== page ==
Less than a third of adult Americans in the United States understand that the basic constitutional structure of American government is one of power divided into three branches that they can name…Two-thirds of the country doesn't have a clue about that.

Souter declared, "I don't believe that constitutional government as we know it in the United States can ultimately survive in that atmosphere of pervasive civic ignorance and majority dissociation from the basic process of American government." In that respect, he is aligned with James Madison who, in a letter to an associate in 1822, wrote:

A popular Government without popular information, or the means of acquiring it, is but a Prologue to a Farce or a Tragedy, or perhaps both. Knowledge will forever govern ignorance: And a people who mean to be their own Governors, must arm themselves with the power which knowledge gives.

Some would say that civic ignorance is just one failure to which the public must own up when it comes to the erosion of trust in government. Limited participation in the electoral process, leaving it largely to the activists and hyper-partisans on both sides of the aisle, and our inability or unwillingness to solve problems at the community level, or to govern our own behaviors, thereby inviting intervention by the state, have also been cited as an abdication of the obligations envisioned for us by our founders.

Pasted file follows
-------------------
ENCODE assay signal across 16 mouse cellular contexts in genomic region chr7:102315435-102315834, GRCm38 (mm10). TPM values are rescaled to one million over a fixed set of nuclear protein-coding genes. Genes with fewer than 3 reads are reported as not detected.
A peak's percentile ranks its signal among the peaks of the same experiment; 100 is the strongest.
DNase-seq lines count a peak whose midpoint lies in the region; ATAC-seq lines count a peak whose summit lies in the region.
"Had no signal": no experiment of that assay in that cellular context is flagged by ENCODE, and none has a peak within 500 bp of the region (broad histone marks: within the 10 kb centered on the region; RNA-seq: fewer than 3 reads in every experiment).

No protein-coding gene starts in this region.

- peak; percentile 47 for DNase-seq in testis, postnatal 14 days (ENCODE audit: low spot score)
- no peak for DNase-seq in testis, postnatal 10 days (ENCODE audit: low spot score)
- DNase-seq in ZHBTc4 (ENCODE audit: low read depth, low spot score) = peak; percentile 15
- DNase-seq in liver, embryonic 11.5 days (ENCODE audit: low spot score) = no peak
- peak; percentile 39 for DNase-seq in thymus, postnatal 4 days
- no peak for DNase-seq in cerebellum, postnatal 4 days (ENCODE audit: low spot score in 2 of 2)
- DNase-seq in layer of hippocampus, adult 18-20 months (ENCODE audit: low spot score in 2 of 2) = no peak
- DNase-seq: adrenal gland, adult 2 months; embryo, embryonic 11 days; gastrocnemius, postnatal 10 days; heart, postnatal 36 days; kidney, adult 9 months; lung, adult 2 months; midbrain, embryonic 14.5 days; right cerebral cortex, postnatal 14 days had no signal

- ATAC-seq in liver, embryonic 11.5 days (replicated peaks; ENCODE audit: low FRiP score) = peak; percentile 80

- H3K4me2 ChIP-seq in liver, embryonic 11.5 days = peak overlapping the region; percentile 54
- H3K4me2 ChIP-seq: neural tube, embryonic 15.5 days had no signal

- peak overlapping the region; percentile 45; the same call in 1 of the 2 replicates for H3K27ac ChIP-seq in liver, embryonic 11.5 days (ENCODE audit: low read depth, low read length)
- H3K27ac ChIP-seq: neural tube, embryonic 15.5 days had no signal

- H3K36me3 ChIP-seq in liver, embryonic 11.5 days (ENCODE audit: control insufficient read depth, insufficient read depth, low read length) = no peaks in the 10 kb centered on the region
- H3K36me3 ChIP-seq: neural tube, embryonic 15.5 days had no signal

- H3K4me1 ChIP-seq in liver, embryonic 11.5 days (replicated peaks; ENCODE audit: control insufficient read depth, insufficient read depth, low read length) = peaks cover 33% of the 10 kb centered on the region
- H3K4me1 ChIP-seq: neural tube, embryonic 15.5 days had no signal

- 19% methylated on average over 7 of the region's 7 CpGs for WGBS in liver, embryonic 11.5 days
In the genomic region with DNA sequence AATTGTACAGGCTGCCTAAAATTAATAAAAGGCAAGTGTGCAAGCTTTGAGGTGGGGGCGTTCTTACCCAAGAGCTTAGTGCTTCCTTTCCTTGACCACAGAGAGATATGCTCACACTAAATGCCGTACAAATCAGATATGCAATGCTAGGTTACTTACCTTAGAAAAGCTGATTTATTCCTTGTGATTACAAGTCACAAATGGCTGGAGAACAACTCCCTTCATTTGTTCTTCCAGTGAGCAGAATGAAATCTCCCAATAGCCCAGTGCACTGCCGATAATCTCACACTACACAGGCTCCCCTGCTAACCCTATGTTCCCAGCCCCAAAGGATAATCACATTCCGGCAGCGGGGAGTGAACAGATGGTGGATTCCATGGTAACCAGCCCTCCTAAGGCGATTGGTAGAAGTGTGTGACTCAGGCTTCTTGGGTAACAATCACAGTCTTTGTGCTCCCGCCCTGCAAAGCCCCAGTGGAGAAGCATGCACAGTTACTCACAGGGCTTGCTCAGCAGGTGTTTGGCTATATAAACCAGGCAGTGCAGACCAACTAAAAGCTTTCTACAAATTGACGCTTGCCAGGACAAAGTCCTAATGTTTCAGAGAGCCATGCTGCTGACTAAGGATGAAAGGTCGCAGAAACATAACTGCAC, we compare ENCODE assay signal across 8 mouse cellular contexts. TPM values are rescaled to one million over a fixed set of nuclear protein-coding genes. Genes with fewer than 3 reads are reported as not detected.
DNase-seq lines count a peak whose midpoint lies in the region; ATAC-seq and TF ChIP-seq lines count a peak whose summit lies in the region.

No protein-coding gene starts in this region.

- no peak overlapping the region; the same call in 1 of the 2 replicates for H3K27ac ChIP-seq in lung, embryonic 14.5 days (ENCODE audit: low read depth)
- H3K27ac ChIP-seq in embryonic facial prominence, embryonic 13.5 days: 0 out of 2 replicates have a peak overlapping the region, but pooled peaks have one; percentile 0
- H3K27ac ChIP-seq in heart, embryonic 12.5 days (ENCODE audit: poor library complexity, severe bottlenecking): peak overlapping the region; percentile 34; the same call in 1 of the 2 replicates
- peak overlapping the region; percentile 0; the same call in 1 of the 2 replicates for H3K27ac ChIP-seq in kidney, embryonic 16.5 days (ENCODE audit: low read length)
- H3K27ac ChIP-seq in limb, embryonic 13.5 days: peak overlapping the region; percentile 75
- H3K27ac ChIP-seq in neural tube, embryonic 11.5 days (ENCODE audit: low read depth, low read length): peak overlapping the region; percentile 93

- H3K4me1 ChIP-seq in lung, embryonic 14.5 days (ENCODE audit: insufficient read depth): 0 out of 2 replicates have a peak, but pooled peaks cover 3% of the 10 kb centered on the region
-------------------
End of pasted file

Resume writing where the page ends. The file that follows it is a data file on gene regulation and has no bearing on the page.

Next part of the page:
As much as we expect restraint and accountability from our elected officials, we are accountable for civic awareness, active participation in the political process, and local governance, and we are expected to show restraint in our behavior, what the founders called virtue, and all of these are essential to responsible citizenship.

We don't trust our government, and with good reason because they are acting in their own interests, but is it fair to ask ourselves whether or not we have we given them reason to trust us?

Are we now in the 11th hour, living in the last days before the Huxleyan vision of a "Brave New World" takes hold? Are we a government of the few, by the few and for the few? It could be argued that we are already, in effect, an oligarchy, and the oligarchs are challenging us, essentially asking, "What are you going to do about it?"

What, indeed?